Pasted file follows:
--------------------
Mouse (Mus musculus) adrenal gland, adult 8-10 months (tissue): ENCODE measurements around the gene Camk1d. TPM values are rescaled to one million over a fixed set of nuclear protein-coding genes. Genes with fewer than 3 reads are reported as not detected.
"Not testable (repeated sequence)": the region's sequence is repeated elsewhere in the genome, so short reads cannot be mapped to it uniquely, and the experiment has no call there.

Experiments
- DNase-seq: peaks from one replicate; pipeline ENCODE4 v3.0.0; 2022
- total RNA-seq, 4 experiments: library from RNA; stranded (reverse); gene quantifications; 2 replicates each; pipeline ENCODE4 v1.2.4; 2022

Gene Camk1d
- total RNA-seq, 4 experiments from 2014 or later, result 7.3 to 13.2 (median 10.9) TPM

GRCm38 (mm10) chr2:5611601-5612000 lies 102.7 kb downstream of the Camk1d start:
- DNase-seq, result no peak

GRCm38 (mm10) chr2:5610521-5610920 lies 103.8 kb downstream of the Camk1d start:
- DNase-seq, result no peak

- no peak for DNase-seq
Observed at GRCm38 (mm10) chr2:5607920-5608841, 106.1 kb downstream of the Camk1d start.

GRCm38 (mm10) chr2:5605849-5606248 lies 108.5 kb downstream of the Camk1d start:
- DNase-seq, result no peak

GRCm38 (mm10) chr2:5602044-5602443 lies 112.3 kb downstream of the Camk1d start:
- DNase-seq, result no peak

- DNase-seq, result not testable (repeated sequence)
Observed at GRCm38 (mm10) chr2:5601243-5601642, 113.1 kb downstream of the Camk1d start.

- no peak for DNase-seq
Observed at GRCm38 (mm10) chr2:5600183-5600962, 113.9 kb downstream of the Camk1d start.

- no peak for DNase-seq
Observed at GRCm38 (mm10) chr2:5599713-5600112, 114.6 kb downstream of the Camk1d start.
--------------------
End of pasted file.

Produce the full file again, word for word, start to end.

Mouse (Mus musculus) adrenal gland, adult 8-10 months (tissue): ENCODE measurements around the gene Camk1d. TPM values are rescaled to one million over a fixed set of nuclear protein-coding genes. Genes with fewer than 3 reads are reported as not detected.
"Not testable (repeated sequence)": the region's sequence is repeated elsewhere in the genome, so short reads cannot be mapped to it uniquely, and the experiment has no call there.

Experiments
- DNase-seq: peaks from one replicate; pipeline ENCODE4 v3.0.0; 2022
- total RNA-seq, 4 experiments: library from RNA; stranded (reverse); gene quantifications; 2 replicates each; pipeline ENCODE4 v1.2.4; 2022

Gene Camk1d
- total RNA-seq, 4 experiments from 2014 or later, result 7.3 to 13.2 (median 10.9) TPM

GRCm38 (mm10) chr2:5611601-5612000 lies 102.7 kb downstream of the Camk1d start:
- DNase-seq, result no peak

GRCm38 (mm10) chr2:5610521-5610920 lies 103.8 kb downstream of the Camk1d start:
- DNase-seq, result no peak

- no peak for DNase-seq
Observed at GRCm38 (mm10) chr2:5607920-5608841, 106.1 kb downstream of the Camk1d start.

GRCm38 (mm10) chr2:5605849-5606248 lies 108.5 kb downstream of the Camk1d start:
- DNase-seq, result no peak

GRCm38 (mm10) chr2:5602044-5602443 lies 112.3 kb downstream of the Camk1d start:
- DNase-seq, result no peak

- DNase-seq, result not testable (repeated sequence)
Observed at GRCm38 (mm10) chr2:5601243-5601642, 113.1 kb downstream of the Camk1d start.

- no peak for DNase-seq
Observed at GRCm38 (mm10) chr2:5600183-5600962, 113.9 kb downstream of the Camk1d start.

- no peak for DNase-seq
Observed at GRCm38 (mm10) chr2:5599713-5600112, 114.6 kb downstream of the Camk1d start.